Skeleton of found five years ago in a cave outside Ballyvaughan, West Ireland, was analysed and proven to belong to a teenage boy that died in period between 16th-17th centuries.
A human skull that was initially discovered by cavers in 2011 prompted a rescue archaeological excavation. The full scientific investigations of the skeleton just revealed details about the youth, who died in the 16th or 17th century. The small size of the skeleton led the team to think it was of a child. However, subsequent analysis of the teeth in particular revealed the remains belonged to someone who had died aged 14 to 16 years old. There was evidence of stunted growth, almost certainly a result of malnutrition and hunger. The stunted growth also meant that the sex of the individual could not be determined by normal archaeological methods. Tooth samples were sent to two different laboratories for ancient DNA analysis and both confirmed the individual was a teenage boy. Radiocarbon dating revealed the teenager had died sometime between 1520 and 1670. The experts suggest that the most likely timeframe for the boy’s death is during the Commonwealth period (1649-1660), when the region endured nearly two decades of famine, warfare, disease, and mass human casualty.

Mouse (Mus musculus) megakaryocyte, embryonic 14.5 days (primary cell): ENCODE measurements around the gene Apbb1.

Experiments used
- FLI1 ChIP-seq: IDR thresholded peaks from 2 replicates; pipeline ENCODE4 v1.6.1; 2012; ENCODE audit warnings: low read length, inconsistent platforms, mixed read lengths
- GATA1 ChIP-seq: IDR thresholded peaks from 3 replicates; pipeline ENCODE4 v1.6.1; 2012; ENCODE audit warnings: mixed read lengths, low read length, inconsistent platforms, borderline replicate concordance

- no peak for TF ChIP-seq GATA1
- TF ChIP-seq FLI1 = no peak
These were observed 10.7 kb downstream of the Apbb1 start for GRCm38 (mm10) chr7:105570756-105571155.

(after The Clare Champion)